Yet after losing just three times in the regular season, Cal ran into two of the hottest pitchers in the nation in the World Series. Beaten early by eventual finalist Oklahoma and Keilani Ricketts, the Bears were eliminated by eventual champion Alabama and Jackie Traina in a semifinal.

5. Tennessee (2007)

It’s one of the great mysteries of college softball, a sport supposedly so long dominated by pitching, that neither Abbott nor Osterman won a national championship. It is mostly because neither record-setting ace ever had an offense behind her that was on par with the other teams on this list. But by the final season of Abbott’s reign in Knoxville, the Lady Vols had assembled a championship-caliber supporting cast. They had a truly elite run producer in Tonya Callahan and speed to burn, stealing 168 bases at an impressive 90% success rate.

And, of course, they had Abbott. The legendary lefty went 50-5 with a 0.68 ERA with an NCAA single-season record 724 strikeouts — recording more than two of every three outs by strikeout.

There were some signs that Tennessee might struggle to become the first SEC team to win it all. The Lady Vols lost to Florida in the SEC tournament, then needed all three games to eliminate Hawaii in a super regional. Then Abbott took over, shutting out Northwestern, Texas A&M and Arizona twice to reach the championship round of the World Series. Abbott didn’t allow a run until the 10th inning of the final series against Arizona, but Tennessee’s offense went quiet and that was the run that mattered in a 1-0 loss. By then, Oklahoma City was awash in the magic of Taryne Mowatt’s 1,000-pitch redemption tour through the losers’ bracket. The wheels came off for the Lady Vols in Game 2 and the Wildcats won the title.

6. Florida (2016)

The Gators suffered a shockingly sudden end to the 2016 season when they were swept out of a super regional by Georgia on a walk-off home run. But the toll of three seasons had as much to do with their place on this list as those two game against the Bulldogs. After back-to-back titles in 2014 and ’15, Florida had a chance to join UCLA as the only teams to win three titles in a row — and the first to do so in a 64-team tournament. While not as prolific at the plate as the two titles teams, this Gators team hardly suffered for runs with Amanda Lorenz, Kirsti Merritt and Kelsey Stewart around. Current Team USA catcher Aubree Munro anchored the defense.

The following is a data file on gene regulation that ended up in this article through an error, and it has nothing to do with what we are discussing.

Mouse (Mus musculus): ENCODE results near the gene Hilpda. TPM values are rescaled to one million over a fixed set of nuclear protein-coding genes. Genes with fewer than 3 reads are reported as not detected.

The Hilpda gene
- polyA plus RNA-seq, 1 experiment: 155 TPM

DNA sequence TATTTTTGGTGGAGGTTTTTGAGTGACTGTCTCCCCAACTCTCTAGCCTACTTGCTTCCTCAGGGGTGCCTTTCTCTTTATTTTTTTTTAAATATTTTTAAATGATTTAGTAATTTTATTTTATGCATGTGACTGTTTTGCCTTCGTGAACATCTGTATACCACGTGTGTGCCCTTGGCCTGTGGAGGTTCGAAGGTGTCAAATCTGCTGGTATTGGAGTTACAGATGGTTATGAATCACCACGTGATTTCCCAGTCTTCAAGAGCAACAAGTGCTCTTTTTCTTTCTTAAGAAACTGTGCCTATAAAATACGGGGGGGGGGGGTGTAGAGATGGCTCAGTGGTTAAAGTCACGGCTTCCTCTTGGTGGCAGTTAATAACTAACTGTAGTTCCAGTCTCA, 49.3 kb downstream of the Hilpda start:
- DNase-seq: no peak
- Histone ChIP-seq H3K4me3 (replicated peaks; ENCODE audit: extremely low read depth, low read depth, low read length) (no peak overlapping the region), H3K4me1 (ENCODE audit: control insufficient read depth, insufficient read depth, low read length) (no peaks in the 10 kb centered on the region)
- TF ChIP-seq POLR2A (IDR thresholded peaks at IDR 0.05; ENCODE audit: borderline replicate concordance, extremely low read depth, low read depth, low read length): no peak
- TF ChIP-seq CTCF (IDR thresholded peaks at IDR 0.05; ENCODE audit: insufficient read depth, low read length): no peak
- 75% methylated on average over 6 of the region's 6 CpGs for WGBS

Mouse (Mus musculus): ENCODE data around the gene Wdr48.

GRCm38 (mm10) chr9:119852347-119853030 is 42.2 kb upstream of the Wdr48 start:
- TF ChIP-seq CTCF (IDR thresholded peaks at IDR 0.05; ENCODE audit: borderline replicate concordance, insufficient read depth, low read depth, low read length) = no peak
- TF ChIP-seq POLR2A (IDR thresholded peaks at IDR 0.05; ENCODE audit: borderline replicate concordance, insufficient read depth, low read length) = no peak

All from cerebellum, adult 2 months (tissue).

What set Florida apart as one of the best teams of all time was a pitching staff as deep as any team has assembled. In Kelly Barnhill, Delanie Gourley and Aleshia Ocasio, the Gators had three elite pitchers who offered three different looks. The team finished with a 0.93 ERA, nearly a full run better than any other program in a Power 5 conference. It was stunning for that team to not only miss out on a title but not even reach the World Series when Kaylee Puailoa’s home run sailed into the Gainesville night.

7. Arizona (1998)

Maybe Arizona overachieved to begin with in 1998. Maybe mixing in nearly half a dozen freshman starters among a senior class that included icons like outfielder Alison McCutcheon and ace Nancy Evans shouldn’t have worked so seamlessly. But buoyed by one of the most productive groups of freshmen ever assembled, the Wildcats went 67-4. Unfortunately for them, the third-best winning percentage in NCAA history is also the best by a team that didn’t win the title.

Mixing in newcomers like Lauren Bauer, Becky Lemke and Toni Mascarenas, Arizona lost its third game of the season on April 4. A few days later it swept a doubleheader against Fresno State. And just kept winning. By the time the Wildcats reached the national title game on Memorial Day, they were working on a 29-game winning streak. They outscored postseason opponents 45-0 entering that championship game, a rematch with Fresno State. But the one-game winner-take-all championship format struck again. A solo home run from Nina Lindenberg was all Fresno State pitcher Amanda Scott needed to earn a 1-0 win and the championship.

If Arizona had pulled out that game, and if the Wildcats had been awarded the vacated 1995 title, it would have marked a sixth consecutive national championship for the team from Tucson.

8. Alabama (2008)

At the very least, this has to be the best team that didn’t win a conference regular-season, tournament or NCAA tournament title. The Crimson Tide found their conference path blocked by one of rival Florida’s strongest teams, while both SEC juggernauts played second fiddle to Arizona State in the World Series. It was an especially sweet prize for the Pac-12, which was able to hold off the surging SEC without even relying on traditional powers Arizona or UCLA.

But what it didn’t win aside, Alabama did a lot of things pretty darn well en route to a 58-8 record. The Crimson Tide ranked among the top three nationally in runs per game and slugging percentage, the offense led by Brittany Rogers’ speed and Charlotte Morgan’s power. With Kelley Montalvo at third, Kellie Eubanks at shortstop and Ashley Holcombe behind the plate, they had one of the best infield defenses in college softball history. And in freshman Kelsi Dunne, they found a pitching ace worthy of the cast she had around her.

It just wasn’t to be. Alabama led Florida in the SEC final in the sixth inning but lost. It led Arizona State in its World Series opener in the seventh inning but lost. It fought back to earn another game against the Sun Devils in a semifinal and again took a lead. But again it didn’t last.